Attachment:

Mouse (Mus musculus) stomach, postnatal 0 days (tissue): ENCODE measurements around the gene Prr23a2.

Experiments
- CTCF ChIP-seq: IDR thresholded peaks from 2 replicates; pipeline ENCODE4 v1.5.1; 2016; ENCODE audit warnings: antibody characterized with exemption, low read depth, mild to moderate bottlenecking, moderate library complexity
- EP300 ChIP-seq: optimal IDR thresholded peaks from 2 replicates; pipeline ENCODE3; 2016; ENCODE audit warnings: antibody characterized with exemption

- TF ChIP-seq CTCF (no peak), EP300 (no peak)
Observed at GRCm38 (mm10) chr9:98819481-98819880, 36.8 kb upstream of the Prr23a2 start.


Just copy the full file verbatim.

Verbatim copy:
Mouse (Mus musculus) stomach, postnatal 0 days (tissue): ENCODE measurements around the gene Prr23a2.

Experiments
- CTCF ChIP-seq: IDR thresholded peaks from 2 replicates; pipeline ENCODE4 v1.5.1; 2016; ENCODE audit warnings: antibody characterized with exemption, low read depth, mild to moderate bottlenecking, moderate library complexity
- EP300 ChIP-seq: optimal IDR thresholded peaks from 2 replicates; pipeline ENCODE3; 2016; ENCODE audit warnings: antibody characterized with exemption

- TF ChIP-seq CTCF (no peak), EP300 (no peak)
Observed at GRCm38 (mm10) chr9:98819481-98819880, 36.8 kb upstream of the Prr23a2 start.